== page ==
film reel image

film reel image

Monday, November 25, 2013

The Heat 2013 * * Stars

Director: Paul Feig
Year: 2013
Rated: R
Rating: * *  Stars
Cast: Melissa McCarthy, Sandra Bullock, Marlon Wayans

In 2011, Paul Feig directed what I like to call the first true, raunchy "chick flick" in Bridemaids. It was original and funny with a great cast of characters. Melissa McCarthy was so memorable in it that she received an Academy Award nomination for best supporting actress. Cut to 2013 and we have Feig reuniting with her again (she's like a movie star now) for The Heat (right off the bat, can't the title be a little more original). He in turn decides to pair her with America's sweetheart, Sandra Bullock. The result: an uneven and rather excruciating buddy cop movie (don't we have enough of those already) that has its moments, but has to rely on a barrage of profanity lacings to convince the audience that it's, I guess, comedic. Because this film doesn't have a large cast, McCarthy and Bullock are relied on to carry the full 2 hour running time. There in lies the problem. Bullock, I can handle but in truth, McCarthy's act in a short period of two years, has almost gotten tired by this point. She has resorted to giving the same performance in everything she appears in (I also wonder, is it in her contract to have her husband do a cameo in all her films, just a thought). In Bridemaids, she was extremely likable. In The Heat, she's almost intolerable. If you've seen This Is 40, Identity Thief, The Hangover III, and of course the aforementioned, get ready to experience more of the same. My advice to her is this: you can only play hostile for so long. Did anyone say typecast?

So without further adieu, I'll go over the gist of this 2013 summer release (probably should've been put out in August where bad summer films exist, oh well). It's about two separate personalities (an FBI agent and a detective) who are forced to work together (there's an original idea) to take down a Russian mobster in the city of Boston (is it me or is Beantown being used for every cop movie lately). Bullock's character is special agent Sarah Ashburn. She's taking the assignment to get promoted. Melissa McCarthy's character is detective Shannon Mullins. She's on board with Asburn because well, she's quote unquote "the best cop in the precinct" (that scares the heck out of me). This whole mess is brought to you from the mind of screenwriter Katie Dippold. I read somewhere that she wanted The Heat to garner its inspiration from films like Lethal Weapon and Running Scared. Well after attending a 11:15 screening yesterday, I'm forced to choose the latter (this is not a good thing). Like I mentioned earlier, bad language (f-bombs mainly) is in the majority of what comes out of the actor's mouths. The ratio is probably every fourth of fifth word (you think I'm kidding, I'm not).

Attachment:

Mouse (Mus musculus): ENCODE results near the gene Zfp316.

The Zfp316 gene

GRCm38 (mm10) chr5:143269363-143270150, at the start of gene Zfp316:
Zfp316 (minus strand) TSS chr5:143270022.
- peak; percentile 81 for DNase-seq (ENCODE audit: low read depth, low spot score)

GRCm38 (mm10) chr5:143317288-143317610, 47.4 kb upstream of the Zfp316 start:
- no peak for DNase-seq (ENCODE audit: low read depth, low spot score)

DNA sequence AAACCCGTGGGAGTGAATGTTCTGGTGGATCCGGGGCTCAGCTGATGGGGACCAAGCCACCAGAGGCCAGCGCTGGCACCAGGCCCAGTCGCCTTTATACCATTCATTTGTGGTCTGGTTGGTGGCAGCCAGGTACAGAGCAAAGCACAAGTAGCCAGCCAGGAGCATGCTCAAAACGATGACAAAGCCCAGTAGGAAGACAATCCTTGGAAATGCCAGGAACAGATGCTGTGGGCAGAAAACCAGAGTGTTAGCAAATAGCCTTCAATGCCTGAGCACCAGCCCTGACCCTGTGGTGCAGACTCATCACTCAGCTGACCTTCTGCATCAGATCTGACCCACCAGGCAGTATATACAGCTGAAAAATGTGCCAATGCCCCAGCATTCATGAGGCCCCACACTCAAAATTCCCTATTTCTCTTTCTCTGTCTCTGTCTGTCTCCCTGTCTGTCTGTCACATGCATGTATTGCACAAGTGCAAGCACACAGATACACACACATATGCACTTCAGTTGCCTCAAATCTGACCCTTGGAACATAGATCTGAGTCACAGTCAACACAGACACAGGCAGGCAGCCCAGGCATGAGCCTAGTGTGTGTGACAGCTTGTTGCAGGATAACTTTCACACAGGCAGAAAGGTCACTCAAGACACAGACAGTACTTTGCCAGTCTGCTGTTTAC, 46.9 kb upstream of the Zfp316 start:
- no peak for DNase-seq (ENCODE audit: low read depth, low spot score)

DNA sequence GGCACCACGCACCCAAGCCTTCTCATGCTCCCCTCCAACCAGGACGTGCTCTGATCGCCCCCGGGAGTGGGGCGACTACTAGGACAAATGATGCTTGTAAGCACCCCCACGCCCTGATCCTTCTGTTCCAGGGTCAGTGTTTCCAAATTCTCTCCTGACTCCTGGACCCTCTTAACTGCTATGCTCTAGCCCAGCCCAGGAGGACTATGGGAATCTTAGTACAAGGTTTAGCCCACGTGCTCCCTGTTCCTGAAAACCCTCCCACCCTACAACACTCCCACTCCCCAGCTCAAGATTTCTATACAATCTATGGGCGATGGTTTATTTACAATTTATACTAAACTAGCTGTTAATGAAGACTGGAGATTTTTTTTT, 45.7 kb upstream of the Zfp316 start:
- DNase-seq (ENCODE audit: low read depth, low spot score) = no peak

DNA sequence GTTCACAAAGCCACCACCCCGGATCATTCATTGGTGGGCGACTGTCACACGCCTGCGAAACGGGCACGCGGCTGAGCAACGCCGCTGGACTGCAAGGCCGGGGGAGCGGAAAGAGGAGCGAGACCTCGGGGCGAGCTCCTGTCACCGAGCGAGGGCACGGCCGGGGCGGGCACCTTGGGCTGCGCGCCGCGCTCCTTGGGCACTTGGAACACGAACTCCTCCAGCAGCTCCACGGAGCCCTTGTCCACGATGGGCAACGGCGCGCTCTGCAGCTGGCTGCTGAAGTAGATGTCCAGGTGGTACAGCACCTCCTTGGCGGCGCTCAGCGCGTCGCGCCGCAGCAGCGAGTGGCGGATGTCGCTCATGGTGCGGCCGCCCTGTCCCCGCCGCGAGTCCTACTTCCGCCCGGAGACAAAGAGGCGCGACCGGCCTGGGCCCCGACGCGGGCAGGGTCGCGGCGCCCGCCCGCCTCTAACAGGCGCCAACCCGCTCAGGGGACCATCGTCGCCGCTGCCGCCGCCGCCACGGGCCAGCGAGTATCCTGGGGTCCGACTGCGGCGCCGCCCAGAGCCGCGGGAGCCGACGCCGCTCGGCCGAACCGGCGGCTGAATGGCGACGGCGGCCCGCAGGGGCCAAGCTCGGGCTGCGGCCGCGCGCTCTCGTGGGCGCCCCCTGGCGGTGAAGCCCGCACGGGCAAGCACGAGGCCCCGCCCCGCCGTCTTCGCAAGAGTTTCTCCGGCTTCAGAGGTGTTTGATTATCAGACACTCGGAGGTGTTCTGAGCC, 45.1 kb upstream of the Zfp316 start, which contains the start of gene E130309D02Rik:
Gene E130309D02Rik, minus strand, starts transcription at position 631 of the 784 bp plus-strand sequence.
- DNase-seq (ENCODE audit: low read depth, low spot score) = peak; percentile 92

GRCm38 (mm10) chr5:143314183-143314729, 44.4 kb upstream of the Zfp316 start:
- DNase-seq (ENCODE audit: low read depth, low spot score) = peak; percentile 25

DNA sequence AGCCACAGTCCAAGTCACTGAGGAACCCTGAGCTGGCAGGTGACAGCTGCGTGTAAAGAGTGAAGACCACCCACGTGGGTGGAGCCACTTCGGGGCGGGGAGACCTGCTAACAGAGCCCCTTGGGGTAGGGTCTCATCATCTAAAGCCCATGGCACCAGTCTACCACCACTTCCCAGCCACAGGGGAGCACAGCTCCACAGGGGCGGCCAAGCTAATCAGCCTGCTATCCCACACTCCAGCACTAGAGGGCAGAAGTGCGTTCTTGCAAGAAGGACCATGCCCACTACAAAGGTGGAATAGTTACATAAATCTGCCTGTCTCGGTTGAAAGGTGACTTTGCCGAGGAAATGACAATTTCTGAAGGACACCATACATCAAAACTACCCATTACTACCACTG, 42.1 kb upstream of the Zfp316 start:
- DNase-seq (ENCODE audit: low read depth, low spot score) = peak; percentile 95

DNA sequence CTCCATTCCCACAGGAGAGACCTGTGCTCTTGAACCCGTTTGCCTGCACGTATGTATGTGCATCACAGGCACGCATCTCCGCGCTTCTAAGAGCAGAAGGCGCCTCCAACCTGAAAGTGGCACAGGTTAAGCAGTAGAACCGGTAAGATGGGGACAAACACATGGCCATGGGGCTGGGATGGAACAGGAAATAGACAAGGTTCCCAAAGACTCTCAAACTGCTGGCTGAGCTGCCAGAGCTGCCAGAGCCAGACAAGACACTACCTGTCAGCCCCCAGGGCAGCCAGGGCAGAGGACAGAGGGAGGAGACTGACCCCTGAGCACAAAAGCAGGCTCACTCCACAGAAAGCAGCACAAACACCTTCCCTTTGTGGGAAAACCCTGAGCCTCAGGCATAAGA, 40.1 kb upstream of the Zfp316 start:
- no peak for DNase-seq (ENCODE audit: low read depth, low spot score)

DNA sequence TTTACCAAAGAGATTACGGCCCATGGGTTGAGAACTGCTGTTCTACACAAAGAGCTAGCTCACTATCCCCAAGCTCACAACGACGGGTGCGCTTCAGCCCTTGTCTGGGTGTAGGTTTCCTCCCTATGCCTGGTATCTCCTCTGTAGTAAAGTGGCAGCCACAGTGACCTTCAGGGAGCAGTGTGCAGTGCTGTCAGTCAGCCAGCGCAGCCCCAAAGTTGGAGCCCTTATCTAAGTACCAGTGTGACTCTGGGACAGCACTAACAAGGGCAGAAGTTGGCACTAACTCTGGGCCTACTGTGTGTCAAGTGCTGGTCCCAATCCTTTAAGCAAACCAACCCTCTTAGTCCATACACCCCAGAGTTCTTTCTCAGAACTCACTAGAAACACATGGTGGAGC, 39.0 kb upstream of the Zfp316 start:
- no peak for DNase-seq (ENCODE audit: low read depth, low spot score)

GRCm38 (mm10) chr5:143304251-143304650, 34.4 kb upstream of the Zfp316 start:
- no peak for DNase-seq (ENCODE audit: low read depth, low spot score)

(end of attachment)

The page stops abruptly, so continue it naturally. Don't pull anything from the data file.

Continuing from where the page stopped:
Oh there's a lot of shenanigans going on in this abomination. For instance, in a buddy cop movie, you have to have villains. In The Heat, we've seen countless versions of them in other flicks of the same genre. The thing that bugs me is that not only are these ones not menacing, they don't even look like the bad guys. The main antagonist in this flick, is a high end drug dealer. He looks like someone who works at Abercrombie and Fitch. Ugh! Then there is the old adage where the villains wait and wait to cause harm to the stars in the movie (basically they let them live and off everybody else). Oh yeah, they (the bad guys) gotta explain things too. Remember Bullock and McCarthy's characters can't die because without them, how could things continue (again we've seen this nonsense all too often). Finally, I don't get the relationship between Bullock and McCarthy in general. They go at each other's throats throughout the entire proceedings but somehow by osmosis, become best buds in the end. It no doubt feels strained and forced. It's not the actors fault mind you, it's the manipulation of the script. And I'm gonna put it out there front and center, if I starred alongside Melissa McCarthy (aka detective Shannon Mullins) in this movie, I'd avoid her like the plague, just sayin'.
To be fair, The Heat does have a few funny gags here and there (the scene with McCarthy putting a knife back in Bullock's leg is a riot. And maybe throw in the sequences where they get drunk together) but I've come to expect better things from the leads and the director. McCarthy can act, there's no doubt about it. But she needs to expand her repertoire a bit. Bullock, she could probably get away with doing movies like this forever (but why would she want to). Director Paul Feig, well he made the mistake of following the clever Bridemaids with a recycled, cliched, and all too familiar vehicle. The Heat is disposable as leftover Chinese food. It's gonna make a ton of money and probably wow a few moviegoers (gosh I hope not). If you've seen the trailer, all the funny parts are in it. You've been warned so save yourself ten bucks by watching it on youtube. I'm gonna sum up my review by following one cop term with another: The Heat becomes "The Bust". The "Big Bust" that is.

Written by Jesse Burleson

No comments:

Post a Comment